Bowls England changes 'outdated' guidance after transgender player from Hayling Island fights for league entry
Bowls officials are changing its ‘historical and outdated’ guidance on transgender players after a player from Hayling Island was barred entry to a women’s league.
Stella Moore, 67, hopes to become the first trans female to play in a women's league in Bowls England's 120-year history.
She has lived for three years as a woman and joined Hayling Island Bowls Club two years ago.
But, as reported by The News in October, her hopes of competing against fellow female bowlers were dashed by Portsmouth and District Women's Bowling Association.
It said the sport's rules meant in order to compete she had to have sex change surgery - or produce a certificate to prove she was a woman.
Stella, who has two children and is separated from her wife of 37 years, has said that the £100 UK gender recognition certificate was too expensive.
And the retired quality engineer has already been waiting for surgery for several years.
Bowls England have now said their previous guidelines were ‘historical and outdated’.
Chief executive Jon Cockroft said the organisation is ‘developing a new trans and gender-diverse policy’.
Speaking to BBC South, he added: ‘Whilst the physical demands of bowls are more modest than most sports, it is still a gender-affected sport.
‘Our new policy is being designed to balance a desire for inclusivity, so everybody can feel welcome in bowls, with the importance of ensuring fair competition.
‘We are at the final stages of consultation on this complex matter and intend to have our new policy in place before the start of the season.’
Bowls England have contacted Stella about their changing guidelines, but the keen bowls player remains unable to compete in the league.
She said: ‘I took it as a formality that I would be to play in the league.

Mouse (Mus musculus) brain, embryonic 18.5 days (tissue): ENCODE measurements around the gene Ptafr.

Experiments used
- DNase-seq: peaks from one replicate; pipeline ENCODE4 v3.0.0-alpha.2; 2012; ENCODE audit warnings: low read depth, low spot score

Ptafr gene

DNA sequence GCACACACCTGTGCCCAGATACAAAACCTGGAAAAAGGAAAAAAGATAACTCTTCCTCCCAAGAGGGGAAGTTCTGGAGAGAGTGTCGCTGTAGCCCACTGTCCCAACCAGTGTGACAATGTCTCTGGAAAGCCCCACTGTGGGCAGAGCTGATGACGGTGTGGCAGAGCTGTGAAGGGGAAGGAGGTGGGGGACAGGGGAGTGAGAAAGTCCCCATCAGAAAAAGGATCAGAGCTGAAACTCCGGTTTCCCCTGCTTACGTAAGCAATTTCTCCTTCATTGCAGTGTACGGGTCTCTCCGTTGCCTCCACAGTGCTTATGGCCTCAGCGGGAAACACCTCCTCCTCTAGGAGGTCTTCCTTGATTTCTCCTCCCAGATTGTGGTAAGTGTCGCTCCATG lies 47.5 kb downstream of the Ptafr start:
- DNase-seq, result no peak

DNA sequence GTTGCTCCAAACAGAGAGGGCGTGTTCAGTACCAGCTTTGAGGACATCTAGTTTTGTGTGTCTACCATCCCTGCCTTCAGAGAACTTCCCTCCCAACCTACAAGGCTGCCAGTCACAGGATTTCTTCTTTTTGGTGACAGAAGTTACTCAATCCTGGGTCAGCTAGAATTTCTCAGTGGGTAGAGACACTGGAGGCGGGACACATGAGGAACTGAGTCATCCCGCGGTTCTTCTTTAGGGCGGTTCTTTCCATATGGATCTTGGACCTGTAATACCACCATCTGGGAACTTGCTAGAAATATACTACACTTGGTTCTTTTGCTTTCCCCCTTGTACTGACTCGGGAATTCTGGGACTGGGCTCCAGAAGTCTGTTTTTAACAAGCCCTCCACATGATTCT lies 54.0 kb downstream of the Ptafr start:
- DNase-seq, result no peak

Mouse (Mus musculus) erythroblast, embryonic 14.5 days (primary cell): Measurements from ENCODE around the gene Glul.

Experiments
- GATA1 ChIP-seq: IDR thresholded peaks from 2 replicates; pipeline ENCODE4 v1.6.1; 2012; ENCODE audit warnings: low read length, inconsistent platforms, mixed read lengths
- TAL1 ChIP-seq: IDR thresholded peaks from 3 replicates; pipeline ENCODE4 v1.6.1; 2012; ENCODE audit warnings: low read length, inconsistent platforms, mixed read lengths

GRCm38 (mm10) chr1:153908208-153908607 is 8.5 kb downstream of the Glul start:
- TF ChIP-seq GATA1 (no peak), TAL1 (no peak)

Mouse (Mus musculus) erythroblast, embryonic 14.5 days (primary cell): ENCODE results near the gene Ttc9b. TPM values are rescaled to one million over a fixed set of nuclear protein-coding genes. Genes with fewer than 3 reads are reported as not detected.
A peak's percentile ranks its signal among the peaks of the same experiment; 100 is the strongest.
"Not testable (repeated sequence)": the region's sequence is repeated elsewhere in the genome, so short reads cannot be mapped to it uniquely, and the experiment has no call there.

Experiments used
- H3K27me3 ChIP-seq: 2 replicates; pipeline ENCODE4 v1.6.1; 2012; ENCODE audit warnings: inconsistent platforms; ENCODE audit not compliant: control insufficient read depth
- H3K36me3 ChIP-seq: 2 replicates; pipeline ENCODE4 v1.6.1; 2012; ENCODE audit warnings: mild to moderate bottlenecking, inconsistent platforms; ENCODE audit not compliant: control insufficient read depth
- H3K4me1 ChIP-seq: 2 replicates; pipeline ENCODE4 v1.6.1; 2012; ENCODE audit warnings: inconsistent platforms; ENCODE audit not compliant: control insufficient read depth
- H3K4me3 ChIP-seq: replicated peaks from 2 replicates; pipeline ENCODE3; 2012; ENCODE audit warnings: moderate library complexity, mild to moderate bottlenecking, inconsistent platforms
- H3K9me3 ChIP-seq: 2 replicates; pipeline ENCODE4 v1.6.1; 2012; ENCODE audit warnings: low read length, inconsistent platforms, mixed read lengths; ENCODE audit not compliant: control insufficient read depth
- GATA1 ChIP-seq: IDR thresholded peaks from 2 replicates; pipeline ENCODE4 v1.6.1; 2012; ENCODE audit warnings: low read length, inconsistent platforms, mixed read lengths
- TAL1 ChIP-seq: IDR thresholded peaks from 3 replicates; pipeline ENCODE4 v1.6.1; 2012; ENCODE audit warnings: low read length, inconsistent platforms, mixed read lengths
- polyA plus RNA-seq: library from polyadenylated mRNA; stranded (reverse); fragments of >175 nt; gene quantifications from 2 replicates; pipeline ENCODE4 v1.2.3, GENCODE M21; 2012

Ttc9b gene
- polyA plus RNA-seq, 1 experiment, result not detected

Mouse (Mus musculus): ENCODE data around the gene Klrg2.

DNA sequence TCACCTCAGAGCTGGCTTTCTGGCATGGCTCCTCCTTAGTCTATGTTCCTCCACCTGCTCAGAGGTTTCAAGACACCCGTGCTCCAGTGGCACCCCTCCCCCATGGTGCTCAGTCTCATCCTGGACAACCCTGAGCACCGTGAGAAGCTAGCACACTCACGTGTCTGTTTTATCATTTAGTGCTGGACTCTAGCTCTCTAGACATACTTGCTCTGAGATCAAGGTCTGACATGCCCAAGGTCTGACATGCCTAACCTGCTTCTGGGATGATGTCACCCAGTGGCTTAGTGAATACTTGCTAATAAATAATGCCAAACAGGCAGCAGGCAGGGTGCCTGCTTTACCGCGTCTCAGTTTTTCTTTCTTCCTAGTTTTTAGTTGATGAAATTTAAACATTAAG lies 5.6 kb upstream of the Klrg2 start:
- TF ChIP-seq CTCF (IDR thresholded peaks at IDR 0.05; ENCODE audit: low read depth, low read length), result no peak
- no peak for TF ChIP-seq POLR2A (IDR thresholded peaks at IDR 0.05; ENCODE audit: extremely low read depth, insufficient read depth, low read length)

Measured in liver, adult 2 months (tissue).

‘And they said, “not necessarily” – they cannot confirm that.
‘So it’s not changed anything for me at this point in time.
‘I think they are trying to appease the traditionalists and the diverse group of people that want to play. But I don’t think they have started to change the rules in earnest.
‘I’m not holding my breath. Of course, I want to help if I can.
‘I don’t want people to think I’m a trouble maker. I am just a human being and I just want to play bowls – win, lose, or draw.’
The slow pace of change left Stella so disillusioned with the sport that she let her club membership lapse in September, but she has praised Hayling Island Bowls Club for being ‘superb’ and is now playing again at Southbourne Bowls Club.
Stella is on hormone treatment to increase her female characteristics and reduce her strength, meaning she now has ‘the strength of a 40-year-old woman’, which she says can be clinically proven by her GP and the gender clinic.
Previous guidelines referred to ‘the transsexual gaining most sympathy by acting reasonably’, they should ‘present themselves in an understated fashion’ as few lady bowlers ‘vamp up’ on the green and the opposition should be advised that the member should not ‘embarrass anyone’ involved.
Bowls England have said their previous guidelines were ‘historical and outdated’ and that it would absolutely not recognise or support the language used now.
Stella hopes to see a more welcoming stance towards trans bowls payers soon - as it is in Scotland.
She said: ‘In Scotland there's not an issue, people from there have been in touch saying they can play no problem.
‘It's about putting pressure on the various bodies.’